Chris Kerr could have been forgiven for thinking this day might never have come.
At 26, he enters his second season as Antrim's number one goalkeeper, having spent years as understudy within the county and his own club, St Gall's.
During the National League, he and John Finucane were given equal opportunity to lay claim to a Championship start but that situation unravelled a fortnight ago when Finucane's injury struggles got the better of him.
Now Kerr faces one of the biggest game of his life, after a long, fruitful apprenticeship under Paddy Murray and Ronan Gallagher.
"I learned a lot from Ronan," he begins.
"At one stage in the club there was Paddy Murray who was number one for Antrim, Ronan was number one for Fermanagh and I was the Antrim under-21 goalkeeper. I mean, there is nothing you can do but wait for your chance and take it when it comes."
Another consolation is the longevity goalkeepers have to their career. The shining example of this is the recall of Sean McGreevy as back-up for Sunday.
Media reports have described him as a 40-year-old, but the pen pics of the matchday programme when Antrim reached the Ulster final in 2009 stated he was 39. Some creative accounting may be going on, with Kerr joking: "Sean McGreevy is the benchmark! I don't know what age McGreevey is, I reckon he is well into his '60s by now!"
In any question and answer format pieces, Antrim players will list Chris Kerr as the joker in the pack. He fits the goalkeeper stereotype. It calls to mind the description of former Roscommon goalkeeper Shane Curran by the actor Chris O'Dowd last year, when he said: "He comes from that great dramatic tradition of out-of-your-box crazy goalkeepers. He could save a penalty and score a '45', but at the same time he'd be just as happy to ride a bull into a church."
Those close to him will tell you he takes his sense of humour and mischief from his mother, Maud, but the family were dealt a dreadful blow during this year's league when their father, Pat, lost his battle with cancer.
He had been diagnosed last summer and he passed away a short time before Antrim played Fermanagh in the National League. There was an impeccably observed minutes' silence that Saturday night in Casement for Pat. Facing the flag as captain that night was his son.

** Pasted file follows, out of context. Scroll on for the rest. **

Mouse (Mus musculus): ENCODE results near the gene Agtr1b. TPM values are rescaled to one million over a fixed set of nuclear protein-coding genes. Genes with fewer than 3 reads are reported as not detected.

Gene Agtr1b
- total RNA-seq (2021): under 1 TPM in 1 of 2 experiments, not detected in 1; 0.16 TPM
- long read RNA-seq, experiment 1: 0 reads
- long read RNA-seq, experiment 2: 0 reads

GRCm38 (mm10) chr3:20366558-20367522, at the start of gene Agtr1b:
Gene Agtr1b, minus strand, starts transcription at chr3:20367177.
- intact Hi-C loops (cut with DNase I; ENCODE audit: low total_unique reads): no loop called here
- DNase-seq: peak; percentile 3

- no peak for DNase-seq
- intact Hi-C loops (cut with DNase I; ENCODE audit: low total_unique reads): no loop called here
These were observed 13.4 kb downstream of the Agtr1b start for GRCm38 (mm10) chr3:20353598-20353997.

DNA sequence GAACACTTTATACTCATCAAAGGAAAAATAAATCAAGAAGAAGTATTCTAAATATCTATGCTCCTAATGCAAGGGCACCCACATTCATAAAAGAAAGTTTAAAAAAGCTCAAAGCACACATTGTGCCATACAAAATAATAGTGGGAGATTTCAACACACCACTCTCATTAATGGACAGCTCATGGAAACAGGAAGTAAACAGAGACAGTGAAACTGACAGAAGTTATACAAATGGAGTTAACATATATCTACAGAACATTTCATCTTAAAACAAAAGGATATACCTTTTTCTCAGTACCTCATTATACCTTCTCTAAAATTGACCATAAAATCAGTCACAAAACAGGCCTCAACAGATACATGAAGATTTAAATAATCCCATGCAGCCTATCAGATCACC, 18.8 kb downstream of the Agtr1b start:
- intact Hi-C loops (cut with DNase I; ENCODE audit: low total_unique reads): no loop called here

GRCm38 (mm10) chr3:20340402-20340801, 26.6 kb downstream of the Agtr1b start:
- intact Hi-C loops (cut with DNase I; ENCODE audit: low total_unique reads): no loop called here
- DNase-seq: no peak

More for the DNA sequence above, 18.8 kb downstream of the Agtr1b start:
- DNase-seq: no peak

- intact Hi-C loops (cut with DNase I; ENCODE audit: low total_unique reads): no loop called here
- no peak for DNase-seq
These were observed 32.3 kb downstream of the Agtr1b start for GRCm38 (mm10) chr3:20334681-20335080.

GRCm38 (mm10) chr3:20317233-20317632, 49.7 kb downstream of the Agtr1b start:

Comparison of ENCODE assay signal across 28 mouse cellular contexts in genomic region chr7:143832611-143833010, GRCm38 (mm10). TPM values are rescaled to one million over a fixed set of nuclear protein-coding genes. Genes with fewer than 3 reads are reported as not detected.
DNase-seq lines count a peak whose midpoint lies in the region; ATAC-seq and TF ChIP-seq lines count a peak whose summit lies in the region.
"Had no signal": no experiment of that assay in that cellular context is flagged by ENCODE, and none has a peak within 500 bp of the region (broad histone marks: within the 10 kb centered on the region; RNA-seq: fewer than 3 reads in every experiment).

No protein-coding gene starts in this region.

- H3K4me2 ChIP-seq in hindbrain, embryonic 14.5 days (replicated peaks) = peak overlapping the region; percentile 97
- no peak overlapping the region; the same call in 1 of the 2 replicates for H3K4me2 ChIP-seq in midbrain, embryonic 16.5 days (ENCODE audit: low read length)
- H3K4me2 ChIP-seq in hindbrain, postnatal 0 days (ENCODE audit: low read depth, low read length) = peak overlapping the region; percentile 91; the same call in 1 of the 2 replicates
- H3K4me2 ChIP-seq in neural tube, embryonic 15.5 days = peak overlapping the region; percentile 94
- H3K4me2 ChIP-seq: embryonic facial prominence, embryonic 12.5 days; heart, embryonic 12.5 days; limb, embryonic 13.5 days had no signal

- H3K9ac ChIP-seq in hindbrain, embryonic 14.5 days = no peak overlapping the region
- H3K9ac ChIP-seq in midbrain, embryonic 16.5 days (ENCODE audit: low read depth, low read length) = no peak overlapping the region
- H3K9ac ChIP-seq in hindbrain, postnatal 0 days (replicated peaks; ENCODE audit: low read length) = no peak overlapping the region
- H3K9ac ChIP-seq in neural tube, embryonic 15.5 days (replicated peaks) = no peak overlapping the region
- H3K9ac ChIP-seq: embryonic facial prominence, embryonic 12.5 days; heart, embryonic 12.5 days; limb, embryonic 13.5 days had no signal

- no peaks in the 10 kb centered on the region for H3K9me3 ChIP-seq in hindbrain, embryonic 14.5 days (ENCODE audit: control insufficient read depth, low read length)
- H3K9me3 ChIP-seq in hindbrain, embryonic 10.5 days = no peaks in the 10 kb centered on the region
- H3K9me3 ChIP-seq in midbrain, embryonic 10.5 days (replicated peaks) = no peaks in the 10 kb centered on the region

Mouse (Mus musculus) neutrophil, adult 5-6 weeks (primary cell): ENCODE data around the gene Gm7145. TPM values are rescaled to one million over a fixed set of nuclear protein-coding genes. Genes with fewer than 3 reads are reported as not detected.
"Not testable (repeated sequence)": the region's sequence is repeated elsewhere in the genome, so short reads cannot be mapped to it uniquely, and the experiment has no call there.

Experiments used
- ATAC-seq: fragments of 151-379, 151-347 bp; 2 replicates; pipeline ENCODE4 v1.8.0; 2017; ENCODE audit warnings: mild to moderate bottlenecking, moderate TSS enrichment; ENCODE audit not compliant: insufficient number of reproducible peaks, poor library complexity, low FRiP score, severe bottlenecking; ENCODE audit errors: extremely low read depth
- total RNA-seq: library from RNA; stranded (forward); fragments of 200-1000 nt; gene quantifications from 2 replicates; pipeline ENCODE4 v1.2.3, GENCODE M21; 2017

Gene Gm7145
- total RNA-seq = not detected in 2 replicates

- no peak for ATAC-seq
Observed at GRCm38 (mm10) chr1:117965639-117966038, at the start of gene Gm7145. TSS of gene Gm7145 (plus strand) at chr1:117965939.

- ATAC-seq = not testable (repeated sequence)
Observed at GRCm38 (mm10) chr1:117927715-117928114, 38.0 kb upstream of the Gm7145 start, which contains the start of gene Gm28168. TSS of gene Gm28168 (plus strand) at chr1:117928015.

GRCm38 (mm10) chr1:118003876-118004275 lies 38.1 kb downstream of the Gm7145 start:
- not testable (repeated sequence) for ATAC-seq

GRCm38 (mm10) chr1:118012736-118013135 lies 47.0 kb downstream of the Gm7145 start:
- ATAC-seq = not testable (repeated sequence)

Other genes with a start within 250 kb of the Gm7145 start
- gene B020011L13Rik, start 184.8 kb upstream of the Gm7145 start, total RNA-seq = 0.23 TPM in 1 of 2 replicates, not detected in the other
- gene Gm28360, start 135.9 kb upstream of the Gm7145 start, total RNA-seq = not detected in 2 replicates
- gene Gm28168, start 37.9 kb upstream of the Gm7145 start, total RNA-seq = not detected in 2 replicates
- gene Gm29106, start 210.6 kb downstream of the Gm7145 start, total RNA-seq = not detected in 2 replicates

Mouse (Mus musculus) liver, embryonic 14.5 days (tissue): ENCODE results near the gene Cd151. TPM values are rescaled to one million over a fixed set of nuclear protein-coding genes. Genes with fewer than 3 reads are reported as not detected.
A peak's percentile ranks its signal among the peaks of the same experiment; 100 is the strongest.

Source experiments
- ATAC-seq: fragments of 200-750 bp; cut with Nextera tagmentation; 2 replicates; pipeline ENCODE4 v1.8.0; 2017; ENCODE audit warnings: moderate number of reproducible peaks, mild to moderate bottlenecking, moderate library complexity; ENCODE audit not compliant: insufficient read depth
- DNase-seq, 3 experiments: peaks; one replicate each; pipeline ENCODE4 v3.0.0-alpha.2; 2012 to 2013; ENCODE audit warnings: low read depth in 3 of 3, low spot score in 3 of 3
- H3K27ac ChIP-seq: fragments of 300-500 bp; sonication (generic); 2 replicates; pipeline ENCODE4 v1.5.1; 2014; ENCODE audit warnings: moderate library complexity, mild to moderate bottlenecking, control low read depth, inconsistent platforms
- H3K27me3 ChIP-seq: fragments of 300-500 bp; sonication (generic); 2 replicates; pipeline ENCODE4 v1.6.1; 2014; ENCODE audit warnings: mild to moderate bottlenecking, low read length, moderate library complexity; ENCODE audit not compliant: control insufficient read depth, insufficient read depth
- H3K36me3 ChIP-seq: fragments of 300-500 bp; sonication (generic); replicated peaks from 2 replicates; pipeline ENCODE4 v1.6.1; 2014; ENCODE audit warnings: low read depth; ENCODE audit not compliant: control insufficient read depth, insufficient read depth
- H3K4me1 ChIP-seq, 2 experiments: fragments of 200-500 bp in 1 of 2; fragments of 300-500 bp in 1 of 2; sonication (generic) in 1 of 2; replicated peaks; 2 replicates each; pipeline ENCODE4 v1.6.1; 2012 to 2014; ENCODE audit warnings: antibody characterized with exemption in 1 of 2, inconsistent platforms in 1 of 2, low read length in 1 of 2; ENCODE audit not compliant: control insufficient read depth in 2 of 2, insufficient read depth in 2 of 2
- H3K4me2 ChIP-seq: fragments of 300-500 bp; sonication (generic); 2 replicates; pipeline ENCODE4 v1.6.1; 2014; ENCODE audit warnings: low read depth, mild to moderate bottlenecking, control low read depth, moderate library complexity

"The match against Fermanagh was a very big night for me. Frank (Dawson) had gave me the captaincy for the night and all the boys and management were very supportive," Chris recalls.
"I went to training the night after the funeral because I know he would have been telling me to just go on and get on with it, go and play matches and get to training. I just felt it was the best thing to do."
His own form of recovery has been to throw himself into the season. One thing the panel have touched upon is that soon Casement Park will be closed down for redevelopment. It's important to leave the old place with some good memories.
"That's been mentioned from the outset. Antrim have had some big victories there down through the years. Last year, we beat Galway and nobody expected us to."
Like so many Antrim players, his earliest memory of the place was that scorching day of the 2000 Ulster semi-final, in particular when Sheeny McQuillan's long-range free was caught above the crossbar by the 'Swatragh Skyscraper', Anthony Tohill.
Kerr makes the point: "I think everybody, whether they like to admit it or not, grew up with aspirations of growing up and playing for the county in Casement for a Championship match.
"There have been many a time I have been in the stand and the terraces and would have given anything to be playing."
Earlier this week, Down's Kevin McKernan commented on those making the point that his side would rather have avoided playing Donegal, "mustn't be involved in competitive sport".
Kerr touches on similar territory when considering this Sunday. Antrim are seen as rank outsiders against a resurgent Monaghan who won the Division Three crown convincingly, beating Antrim by 12 points in the final game of the regulation series.
Yet Antrim can win, according to the man between the sticks: "If you didn't believe that, then you shouldn't really be playing the sport. If you didn't feel you could do something about it or you couldn't win. At the end of the day that's why you train four or five times a week, you want to win, you don't want to be beaten, being the whipping boys that people refer to us as.
"You want to win every game you play in. That's definitely our target."